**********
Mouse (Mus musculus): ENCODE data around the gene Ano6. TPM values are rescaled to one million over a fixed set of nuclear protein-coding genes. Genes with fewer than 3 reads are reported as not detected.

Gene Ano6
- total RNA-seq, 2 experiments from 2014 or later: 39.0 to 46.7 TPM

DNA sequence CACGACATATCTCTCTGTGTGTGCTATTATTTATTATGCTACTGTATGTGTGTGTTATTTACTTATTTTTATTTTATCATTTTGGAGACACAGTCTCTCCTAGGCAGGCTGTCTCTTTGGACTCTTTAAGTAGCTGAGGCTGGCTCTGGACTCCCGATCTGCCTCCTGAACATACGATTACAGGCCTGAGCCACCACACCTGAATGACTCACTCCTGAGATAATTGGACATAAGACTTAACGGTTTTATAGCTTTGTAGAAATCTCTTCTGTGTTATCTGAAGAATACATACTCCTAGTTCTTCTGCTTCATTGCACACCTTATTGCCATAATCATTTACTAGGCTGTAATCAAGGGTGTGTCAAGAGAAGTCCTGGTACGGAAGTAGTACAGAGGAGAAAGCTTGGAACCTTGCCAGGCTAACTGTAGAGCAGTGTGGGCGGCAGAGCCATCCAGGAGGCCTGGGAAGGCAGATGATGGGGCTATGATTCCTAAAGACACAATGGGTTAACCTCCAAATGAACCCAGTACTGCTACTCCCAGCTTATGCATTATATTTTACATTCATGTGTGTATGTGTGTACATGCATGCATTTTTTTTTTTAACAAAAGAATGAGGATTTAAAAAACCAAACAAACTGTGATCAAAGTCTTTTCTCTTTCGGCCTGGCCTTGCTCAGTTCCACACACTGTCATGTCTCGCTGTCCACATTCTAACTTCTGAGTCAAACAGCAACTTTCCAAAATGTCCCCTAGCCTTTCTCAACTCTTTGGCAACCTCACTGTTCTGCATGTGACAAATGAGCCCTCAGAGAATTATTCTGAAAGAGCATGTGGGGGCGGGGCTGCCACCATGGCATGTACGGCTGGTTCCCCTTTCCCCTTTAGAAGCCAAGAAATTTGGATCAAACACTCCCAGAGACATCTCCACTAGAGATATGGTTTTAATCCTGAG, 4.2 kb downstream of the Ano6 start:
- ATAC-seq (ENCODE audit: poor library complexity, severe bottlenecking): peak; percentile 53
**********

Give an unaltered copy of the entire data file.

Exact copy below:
Mouse (Mus musculus): ENCODE data around the gene Ano6. TPM values are rescaled to one million over a fixed set of nuclear protein-coding genes. Genes with fewer than 3 reads are reported as not detected.

Gene Ano6
- total RNA-seq, 2 experiments from 2014 or later: 39.0 to 46.7 TPM

DNA sequence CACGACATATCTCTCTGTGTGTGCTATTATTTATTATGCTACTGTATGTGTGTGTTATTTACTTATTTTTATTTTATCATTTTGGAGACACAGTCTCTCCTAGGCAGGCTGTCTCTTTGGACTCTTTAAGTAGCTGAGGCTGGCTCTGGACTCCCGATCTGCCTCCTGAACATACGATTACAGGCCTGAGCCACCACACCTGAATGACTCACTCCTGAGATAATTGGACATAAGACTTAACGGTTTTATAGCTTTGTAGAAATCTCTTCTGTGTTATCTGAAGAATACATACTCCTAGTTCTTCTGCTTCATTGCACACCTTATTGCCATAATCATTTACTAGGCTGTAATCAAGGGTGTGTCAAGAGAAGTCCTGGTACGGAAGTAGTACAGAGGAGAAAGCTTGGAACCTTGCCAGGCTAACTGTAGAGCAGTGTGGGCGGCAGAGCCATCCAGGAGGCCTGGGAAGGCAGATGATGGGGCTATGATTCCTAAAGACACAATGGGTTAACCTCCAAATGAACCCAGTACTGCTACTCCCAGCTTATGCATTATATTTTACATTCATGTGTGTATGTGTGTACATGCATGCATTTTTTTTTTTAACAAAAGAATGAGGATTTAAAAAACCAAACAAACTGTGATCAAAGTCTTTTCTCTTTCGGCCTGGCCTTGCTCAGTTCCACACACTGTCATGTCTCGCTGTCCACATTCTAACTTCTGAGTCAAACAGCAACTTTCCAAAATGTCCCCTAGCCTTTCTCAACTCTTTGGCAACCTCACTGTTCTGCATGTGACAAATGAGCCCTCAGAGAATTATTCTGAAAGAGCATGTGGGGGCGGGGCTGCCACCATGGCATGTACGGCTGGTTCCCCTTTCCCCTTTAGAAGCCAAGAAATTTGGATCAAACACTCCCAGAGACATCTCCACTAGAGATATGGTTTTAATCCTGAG, 4.2 kb downstream of the Ano6 start:
- ATAC-seq (ENCODE audit: poor library complexity, severe bottlenecking): peak; percentile 53